Diversity does not only refer to racial and ethnic divisions but also includes areas such as gender. The Kerner Commission Report of 1968 stated, “The nation was so divided that the United States was poised to fracture into two radically unequal societies—one black, one white (George, 2018). Nowadays, the media has glaring deficiencies in two areas: First, it lacks representative staff and diversity. Second, information on the interests of minority groups is quite restricted. A society that is more democratic and compassionate cannot be constructed only based on its individuals’ differences. The media should not be closed off or homogeneous in any way in its staff and reporting.
Lack of diversity affects the Internet.
Internet usage and Internet access are expanding quickly. The many benefits of ICT (information and communication technology) are improved efficiency in the workplace, lower overall costs, and closer interpersonal bonds (Hanna, 2021). The term “digital divide” describes inequalities in access to ICTs like the Internet. When evaluating the impact of the internet world on prejudice and discrimination, it is crucial to understand who is online and if there are distinctions. The digital divide divides Internet users from nonusers. According to digital gap research, whites are more likely to access the Internet than minorities (Barsamian et al., 2013).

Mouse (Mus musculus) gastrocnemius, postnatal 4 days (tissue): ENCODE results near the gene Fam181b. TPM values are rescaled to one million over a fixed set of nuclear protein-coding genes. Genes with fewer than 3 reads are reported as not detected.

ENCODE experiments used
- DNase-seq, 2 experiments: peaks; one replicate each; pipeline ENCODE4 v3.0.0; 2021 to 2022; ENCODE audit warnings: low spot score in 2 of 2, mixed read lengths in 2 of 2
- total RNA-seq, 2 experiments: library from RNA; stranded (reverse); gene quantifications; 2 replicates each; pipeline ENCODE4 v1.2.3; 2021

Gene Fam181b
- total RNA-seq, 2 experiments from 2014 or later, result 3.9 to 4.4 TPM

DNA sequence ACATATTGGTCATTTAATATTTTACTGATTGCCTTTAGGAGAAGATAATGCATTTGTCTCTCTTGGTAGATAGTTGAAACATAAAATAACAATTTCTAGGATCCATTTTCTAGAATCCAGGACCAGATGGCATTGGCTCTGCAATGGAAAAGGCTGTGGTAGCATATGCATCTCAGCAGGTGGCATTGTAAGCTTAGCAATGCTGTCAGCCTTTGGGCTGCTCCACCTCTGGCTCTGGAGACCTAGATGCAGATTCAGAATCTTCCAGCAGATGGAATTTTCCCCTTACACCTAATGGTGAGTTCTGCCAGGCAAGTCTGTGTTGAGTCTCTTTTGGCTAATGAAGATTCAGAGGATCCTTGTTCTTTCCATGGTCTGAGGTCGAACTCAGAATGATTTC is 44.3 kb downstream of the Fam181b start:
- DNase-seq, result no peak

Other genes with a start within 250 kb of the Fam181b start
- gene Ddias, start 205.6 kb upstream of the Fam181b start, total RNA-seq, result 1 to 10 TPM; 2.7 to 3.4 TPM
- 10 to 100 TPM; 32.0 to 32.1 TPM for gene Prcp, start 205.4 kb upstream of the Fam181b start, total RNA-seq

Nonetheless, many experts feel that this digital divide on Internet access may be closing. With the advent of wireless connectivity, public access to the Internet has expanded significantly. Thus, some scholars have noted a shift like the digital divide, from one based on inaccessibility to one based on usage patterns, redefining the term as “inequality in meaningful use of information and communication” (Wei & Hindman, 2011). In particular, this means that people from underprivileged backgrounds are less likely to engage in “capital gain” activities online, such as keeping up with the news, looking for work, or researching health concerns. In addition, “Internet access is a necessity for engaging in our communities, searching for employment and seeking out educational opportunities — but too many people are still stuck on the wrong side of the digital divide. Moreover, that divide disproportionately impacts people of colour (Robbie, 2016).”There is no doubt that the proliferation of discriminatory viewpoints on the Internet is a possibility brought about by the Internet. This is because the anonymity provided by the Internet will permit a more accessible expression of thoughts, opinions, and sentiments by lessening the influence of problems relating to societal expectations, which in turn will reduce the amount of self-censorship that skewed attitudes receive (Barsamian et al., 2013). For instance, a U.S. agency is looking into allegations of racial bias in Facebook‘s hiring and promotion practices. It has labelled its inquiry “systemic,” indicating that it believes Facebook’s rules contribute to widespread discrimination (n.d, 2021). Many companies now use Facebook as a primary screening tool for job applications. After collecting this data, it will be possible to differentiate candidates for open positions. Therefore, discrimination based on technology is a sort of poverty and social exclusion that prevents some people from gaining access to the tools they need to advance their lives and build their prosperity.